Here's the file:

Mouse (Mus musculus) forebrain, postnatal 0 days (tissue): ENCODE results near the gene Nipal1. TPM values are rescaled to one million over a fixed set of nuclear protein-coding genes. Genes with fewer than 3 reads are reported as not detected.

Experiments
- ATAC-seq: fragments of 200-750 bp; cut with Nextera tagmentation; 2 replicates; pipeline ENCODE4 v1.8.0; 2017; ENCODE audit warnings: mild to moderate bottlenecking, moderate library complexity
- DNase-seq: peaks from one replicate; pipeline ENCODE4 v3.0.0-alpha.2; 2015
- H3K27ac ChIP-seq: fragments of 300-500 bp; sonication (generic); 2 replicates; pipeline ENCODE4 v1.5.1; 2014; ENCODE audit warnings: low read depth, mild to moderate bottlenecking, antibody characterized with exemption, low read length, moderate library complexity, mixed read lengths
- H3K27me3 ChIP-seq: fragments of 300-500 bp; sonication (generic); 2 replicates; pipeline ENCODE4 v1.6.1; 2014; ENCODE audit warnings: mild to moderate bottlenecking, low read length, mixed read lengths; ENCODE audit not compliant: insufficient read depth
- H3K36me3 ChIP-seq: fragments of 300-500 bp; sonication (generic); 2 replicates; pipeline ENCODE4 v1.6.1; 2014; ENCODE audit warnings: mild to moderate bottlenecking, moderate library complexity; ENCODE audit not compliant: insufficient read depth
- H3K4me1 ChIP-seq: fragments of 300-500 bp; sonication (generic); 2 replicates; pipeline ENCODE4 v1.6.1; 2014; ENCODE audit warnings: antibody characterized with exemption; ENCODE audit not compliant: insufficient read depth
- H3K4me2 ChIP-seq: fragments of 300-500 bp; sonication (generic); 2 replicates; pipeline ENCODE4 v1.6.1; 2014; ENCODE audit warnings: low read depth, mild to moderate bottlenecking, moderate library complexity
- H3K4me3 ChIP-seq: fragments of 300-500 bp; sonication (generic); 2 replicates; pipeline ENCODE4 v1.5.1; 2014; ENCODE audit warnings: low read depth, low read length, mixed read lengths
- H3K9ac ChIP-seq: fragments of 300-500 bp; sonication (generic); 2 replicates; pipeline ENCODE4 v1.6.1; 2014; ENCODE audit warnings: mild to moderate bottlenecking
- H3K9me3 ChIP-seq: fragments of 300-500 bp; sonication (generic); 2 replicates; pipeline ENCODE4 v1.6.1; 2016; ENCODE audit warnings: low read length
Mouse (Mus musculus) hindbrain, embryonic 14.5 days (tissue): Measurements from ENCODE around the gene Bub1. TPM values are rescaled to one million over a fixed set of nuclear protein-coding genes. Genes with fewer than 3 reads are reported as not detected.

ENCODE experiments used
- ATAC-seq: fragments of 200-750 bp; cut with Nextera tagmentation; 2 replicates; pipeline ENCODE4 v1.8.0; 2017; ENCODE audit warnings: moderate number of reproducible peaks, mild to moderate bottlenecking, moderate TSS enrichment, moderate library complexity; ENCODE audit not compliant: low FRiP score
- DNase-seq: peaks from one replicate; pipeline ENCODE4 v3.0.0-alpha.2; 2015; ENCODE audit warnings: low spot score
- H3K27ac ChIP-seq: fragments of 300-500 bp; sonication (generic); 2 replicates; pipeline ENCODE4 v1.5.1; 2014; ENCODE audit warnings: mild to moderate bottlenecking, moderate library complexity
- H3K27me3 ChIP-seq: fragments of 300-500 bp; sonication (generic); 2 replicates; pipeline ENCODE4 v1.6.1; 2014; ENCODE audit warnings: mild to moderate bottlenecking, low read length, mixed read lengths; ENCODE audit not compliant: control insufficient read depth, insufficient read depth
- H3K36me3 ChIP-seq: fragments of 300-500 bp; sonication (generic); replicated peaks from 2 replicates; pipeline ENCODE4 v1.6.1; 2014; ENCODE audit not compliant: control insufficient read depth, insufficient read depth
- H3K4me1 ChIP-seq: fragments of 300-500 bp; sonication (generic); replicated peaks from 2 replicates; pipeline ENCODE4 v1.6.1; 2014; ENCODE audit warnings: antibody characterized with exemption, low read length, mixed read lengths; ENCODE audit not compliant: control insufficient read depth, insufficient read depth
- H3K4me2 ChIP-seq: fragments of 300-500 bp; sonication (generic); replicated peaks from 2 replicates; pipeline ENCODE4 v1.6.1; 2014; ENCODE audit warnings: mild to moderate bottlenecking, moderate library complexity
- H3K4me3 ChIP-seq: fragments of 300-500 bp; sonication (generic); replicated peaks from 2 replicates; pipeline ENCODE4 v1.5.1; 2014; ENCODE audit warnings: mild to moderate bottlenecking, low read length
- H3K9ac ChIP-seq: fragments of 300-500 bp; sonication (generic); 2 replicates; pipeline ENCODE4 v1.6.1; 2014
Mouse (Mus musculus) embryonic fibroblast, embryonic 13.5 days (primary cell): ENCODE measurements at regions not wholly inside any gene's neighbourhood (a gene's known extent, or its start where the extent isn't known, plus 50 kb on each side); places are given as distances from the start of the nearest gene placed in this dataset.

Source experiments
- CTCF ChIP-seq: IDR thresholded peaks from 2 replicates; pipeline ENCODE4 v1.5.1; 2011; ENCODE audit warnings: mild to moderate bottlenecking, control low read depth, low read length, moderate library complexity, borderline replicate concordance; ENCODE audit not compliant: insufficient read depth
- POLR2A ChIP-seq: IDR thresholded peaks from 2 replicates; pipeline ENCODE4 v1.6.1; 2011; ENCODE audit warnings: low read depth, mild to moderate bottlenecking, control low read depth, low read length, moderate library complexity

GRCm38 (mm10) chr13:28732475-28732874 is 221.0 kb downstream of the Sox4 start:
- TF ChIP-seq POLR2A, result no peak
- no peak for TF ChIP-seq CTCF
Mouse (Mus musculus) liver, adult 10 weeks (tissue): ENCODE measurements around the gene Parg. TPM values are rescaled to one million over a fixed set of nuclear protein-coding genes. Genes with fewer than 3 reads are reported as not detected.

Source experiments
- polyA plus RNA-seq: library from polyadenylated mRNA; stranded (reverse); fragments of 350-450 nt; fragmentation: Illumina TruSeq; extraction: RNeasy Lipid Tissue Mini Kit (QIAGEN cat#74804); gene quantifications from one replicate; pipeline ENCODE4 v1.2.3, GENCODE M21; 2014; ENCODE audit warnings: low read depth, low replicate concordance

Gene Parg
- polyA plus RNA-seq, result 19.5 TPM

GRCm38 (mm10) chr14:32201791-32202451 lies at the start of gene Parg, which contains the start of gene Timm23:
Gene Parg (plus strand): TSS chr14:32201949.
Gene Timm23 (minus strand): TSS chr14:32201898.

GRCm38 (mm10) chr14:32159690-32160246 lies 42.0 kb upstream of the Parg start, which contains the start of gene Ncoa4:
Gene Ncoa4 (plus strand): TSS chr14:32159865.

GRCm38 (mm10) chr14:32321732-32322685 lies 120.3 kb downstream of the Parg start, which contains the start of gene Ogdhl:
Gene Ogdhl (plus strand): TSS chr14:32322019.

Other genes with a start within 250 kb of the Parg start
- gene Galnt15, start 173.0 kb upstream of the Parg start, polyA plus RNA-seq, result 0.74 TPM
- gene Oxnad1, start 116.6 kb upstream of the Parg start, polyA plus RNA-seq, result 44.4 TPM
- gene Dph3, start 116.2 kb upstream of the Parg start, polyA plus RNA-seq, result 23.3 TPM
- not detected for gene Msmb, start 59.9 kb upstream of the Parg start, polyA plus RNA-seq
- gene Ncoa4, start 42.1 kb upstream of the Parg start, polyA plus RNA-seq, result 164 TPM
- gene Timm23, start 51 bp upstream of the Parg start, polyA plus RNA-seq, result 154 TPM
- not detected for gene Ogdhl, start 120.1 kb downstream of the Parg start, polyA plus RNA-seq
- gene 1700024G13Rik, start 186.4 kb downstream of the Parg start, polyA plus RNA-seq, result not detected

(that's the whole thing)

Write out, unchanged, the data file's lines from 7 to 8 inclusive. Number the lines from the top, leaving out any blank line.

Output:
- H3K36me3 ChIP-seq: fragments of 300-500 bp; sonication (generic); 2 replicates; pipeline ENCODE4 v1.6.1; 2014; ENCODE audit warnings: mild to moderate bottlenecking, moderate library complexity; ENCODE audit not compliant: insufficient read depth
- H3K4me1 ChIP-seq: fragments of 300-500 bp; sonication (generic); 2 replicates; pipeline ENCODE4 v1.6.1; 2014; ENCODE audit warnings: antibody characterized with exemption; ENCODE audit not compliant: insufficient read depth